Blu-ray Review: ‘The Grey’ Offers Liam Neeson His Best Role in Years

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CHICAGO – Joe Carnahan’s “The Grey” is one of the first great surprises of 2012, a thriller more interested in the inner turmoil of its characters than gratuitous bloodletting. The cynical bait-and-switch of its marketing campaign is easier to forgive considering the superior nature of the actual film. It’s vastly more thoughtful and moving than one would expect.

Of course, moviegoers have every right to be disappointed if they saw “The Grey” solely on the basis of its underwhelming trailer, which showed Liam Neeson strapping broken bottles to his fists in preparation to fight a large wolf with digital features no more convincing than Taylor Lautner’s pack in “Twilight.” If you can get past the fact that no such brawl takes place (at least onscreen), then you will start to appreciate this film on its own merits. Nearly every person I know who had seen the film in theaters had nothing but glowing things to say about their experience, and I can’t help but share their sentiment. Blu-ray Rating: 4.0/5.0
Blu-ray Rating: 4.0/5.0

Though it seems like Neeson has been working more out of compulsion than passion these days, he delivers one of the best performances of his career in “The Grey,” by bravely tackling a role that hits very close to home. As Ottway, an ace marksman stranded in an Alaskan wasteland, the actor plumbs emotional depths of startling poignance. It’s only been three years since the sudden death of Neeson’s wife, Natasha Richardson, and in the opening moments of “The Grey,” a devastated Ottway reflects on the painful memories of his late wife, and the agony he feels in her absence. Much later in the film, Ottway desperately screams at the heavens, cursing God for allowing so much suffering to consume the planet. As acted by Neeson, the scene is every bit as powerful as Max von Sydow’s enraged monologue in “The Virgin Spring.” Yet many of the film’s finest moments are its quietest ones, such as when Neeson tenderly guides a dying man toward the light by having him concentrate on his loved ones. The scene is played out in absolute silence and is refreshingly devoid of studio-approved sentimentality. It’s entirely to the credit of writer/director Carnahan and co-writer Ian Mackenzie Jeffers (whose short story, “Ghost Walker,” served as the film’s source material) that “The Grey” refuses to take a stand on matters best left ambiguous.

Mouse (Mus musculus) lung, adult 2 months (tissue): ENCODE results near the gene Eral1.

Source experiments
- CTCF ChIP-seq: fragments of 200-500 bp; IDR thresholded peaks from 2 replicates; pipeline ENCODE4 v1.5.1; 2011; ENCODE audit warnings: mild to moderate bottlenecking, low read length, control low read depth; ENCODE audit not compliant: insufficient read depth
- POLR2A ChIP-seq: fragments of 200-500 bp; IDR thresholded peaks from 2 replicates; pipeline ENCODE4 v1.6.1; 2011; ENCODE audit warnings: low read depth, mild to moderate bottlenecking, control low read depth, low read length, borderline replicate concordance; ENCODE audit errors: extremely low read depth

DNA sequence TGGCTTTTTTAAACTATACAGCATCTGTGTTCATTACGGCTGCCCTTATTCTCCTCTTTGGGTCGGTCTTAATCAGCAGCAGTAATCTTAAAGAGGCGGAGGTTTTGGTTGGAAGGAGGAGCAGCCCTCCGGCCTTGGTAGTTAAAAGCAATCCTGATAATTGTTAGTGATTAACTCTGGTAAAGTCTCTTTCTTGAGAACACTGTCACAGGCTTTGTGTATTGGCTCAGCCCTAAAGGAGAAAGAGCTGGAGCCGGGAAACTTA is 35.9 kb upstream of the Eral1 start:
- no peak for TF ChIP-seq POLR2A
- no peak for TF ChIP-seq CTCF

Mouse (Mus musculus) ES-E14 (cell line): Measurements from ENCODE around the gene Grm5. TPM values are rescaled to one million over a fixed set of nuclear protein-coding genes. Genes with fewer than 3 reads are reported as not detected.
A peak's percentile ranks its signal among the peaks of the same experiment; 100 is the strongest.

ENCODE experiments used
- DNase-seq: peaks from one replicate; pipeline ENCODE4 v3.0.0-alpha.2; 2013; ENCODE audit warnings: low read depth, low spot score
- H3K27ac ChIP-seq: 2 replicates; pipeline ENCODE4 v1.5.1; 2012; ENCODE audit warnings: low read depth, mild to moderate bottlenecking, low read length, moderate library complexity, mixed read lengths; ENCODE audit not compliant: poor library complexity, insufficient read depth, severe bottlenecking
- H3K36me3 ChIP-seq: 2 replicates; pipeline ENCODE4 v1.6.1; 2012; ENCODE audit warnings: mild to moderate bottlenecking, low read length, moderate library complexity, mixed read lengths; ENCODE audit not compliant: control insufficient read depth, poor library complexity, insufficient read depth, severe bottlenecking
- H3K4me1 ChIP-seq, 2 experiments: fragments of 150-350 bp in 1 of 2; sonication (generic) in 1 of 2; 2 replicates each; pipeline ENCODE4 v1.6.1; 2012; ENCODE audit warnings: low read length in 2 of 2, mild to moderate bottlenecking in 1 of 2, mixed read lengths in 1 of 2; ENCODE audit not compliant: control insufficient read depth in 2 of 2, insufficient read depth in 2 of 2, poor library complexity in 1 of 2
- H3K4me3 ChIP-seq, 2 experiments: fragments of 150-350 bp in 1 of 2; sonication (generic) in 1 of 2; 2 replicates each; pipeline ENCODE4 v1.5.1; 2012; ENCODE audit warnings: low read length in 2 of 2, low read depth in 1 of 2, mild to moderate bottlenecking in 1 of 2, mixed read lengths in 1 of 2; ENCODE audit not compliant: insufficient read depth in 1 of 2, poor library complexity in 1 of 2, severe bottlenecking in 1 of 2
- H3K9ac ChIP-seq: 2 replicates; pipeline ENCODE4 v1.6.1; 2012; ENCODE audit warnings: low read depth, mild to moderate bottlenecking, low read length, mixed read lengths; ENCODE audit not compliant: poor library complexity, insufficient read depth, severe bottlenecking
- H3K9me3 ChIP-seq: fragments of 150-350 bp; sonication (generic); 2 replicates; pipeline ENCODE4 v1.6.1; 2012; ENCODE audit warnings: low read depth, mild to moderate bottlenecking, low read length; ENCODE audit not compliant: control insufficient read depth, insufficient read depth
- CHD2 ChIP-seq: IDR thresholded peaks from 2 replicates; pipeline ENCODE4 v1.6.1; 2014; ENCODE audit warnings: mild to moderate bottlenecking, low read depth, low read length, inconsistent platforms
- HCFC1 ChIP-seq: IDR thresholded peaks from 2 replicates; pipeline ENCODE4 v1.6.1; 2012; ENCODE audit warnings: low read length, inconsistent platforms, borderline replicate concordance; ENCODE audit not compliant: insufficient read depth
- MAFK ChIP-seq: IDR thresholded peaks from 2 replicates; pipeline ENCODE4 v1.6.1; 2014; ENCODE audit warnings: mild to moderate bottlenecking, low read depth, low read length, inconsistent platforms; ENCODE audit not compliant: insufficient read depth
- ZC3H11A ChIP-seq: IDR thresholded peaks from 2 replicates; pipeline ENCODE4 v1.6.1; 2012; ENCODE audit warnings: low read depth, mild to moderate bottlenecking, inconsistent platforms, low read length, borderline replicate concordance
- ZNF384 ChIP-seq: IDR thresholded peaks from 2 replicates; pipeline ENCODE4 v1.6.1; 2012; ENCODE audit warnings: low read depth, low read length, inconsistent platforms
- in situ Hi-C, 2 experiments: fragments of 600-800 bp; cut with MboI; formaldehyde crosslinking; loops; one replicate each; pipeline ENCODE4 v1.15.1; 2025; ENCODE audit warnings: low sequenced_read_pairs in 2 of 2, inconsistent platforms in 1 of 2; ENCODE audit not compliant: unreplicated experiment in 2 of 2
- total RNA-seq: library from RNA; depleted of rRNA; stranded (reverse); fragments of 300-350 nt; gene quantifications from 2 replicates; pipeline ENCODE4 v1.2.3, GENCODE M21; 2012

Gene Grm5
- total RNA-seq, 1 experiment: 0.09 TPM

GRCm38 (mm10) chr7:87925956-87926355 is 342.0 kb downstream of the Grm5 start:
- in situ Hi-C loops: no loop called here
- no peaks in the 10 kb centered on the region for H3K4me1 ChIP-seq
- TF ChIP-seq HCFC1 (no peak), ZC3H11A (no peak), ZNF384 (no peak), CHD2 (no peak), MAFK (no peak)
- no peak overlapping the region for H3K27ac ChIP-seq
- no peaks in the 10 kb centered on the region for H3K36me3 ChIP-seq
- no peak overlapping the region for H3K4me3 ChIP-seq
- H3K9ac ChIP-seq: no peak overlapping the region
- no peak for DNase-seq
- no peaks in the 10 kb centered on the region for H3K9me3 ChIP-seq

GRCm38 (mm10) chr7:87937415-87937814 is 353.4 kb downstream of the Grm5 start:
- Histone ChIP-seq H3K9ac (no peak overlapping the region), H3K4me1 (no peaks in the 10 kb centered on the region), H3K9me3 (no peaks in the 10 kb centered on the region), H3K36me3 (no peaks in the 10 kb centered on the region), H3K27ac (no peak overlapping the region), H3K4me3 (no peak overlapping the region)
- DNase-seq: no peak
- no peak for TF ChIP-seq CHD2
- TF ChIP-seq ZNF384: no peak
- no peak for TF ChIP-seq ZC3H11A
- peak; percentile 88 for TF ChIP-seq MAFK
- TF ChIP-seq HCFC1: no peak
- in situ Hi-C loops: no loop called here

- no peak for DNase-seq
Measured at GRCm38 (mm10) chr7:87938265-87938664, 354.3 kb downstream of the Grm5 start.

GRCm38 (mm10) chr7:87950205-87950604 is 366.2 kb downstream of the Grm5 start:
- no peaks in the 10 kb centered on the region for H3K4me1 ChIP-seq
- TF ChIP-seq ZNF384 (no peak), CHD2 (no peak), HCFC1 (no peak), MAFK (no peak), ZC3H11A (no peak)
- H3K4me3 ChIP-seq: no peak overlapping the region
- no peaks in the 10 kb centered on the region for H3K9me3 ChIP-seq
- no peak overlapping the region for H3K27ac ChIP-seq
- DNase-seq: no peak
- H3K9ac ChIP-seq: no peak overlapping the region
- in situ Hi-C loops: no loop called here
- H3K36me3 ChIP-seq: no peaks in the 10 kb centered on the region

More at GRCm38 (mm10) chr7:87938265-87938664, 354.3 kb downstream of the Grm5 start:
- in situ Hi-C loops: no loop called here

Liam Neeson stars in Joe Carnahan’s The Grey.
Liam Neeson stars in Joe Carnahan’s The Grey.
Photo credit: Universal Studios Home Entertainment

The film begins with the scariest plane crash set-piece since “Cast Away,” as the camera remains claustrophobically confined within the cabin as it plummets toward the ground. Ottway survives along with seven of his co-workers from an Alaskan oil rig. It’s poetic justice that these men would be preyed upon by the animals whose land they’ve been ravaging. For its first third, it looks as if “The Grey” will merely fall into the rhythms of a standard horror film where know-it-all Neeson leads a group of faceless soon-to-be victims on a journey toward inevitable death. Yet as the film progresses, the ensemble acquires intriguing dimensions. Diaz (Frank Grillo) allows his bullying persona to crumble once teamwork becomes a vital necessity for survival, while Talget (Dermot Mulroney) clings to his faith that his life was spared for a reason. The group dynamic of the humans resembles that of their furry predators, with Ottway taking on the role of the alpha male. Admittedly, the weakest aspects about the film are the wolves themselves, which are frightening only as unseen threats, but are never once convincing when placed in a live action environment. Perhaps such effects are convincing only if they’re consistently on display throughout the entirety of a film’s running time, as in “Rise of the Planet of the Apes.” However, this film was never meant to function as a creature feature. It is a haunting, often riveting drama about men facing their own mortality, with a final, post-credits shot guaranteed to spark rounds of impassioned discussion.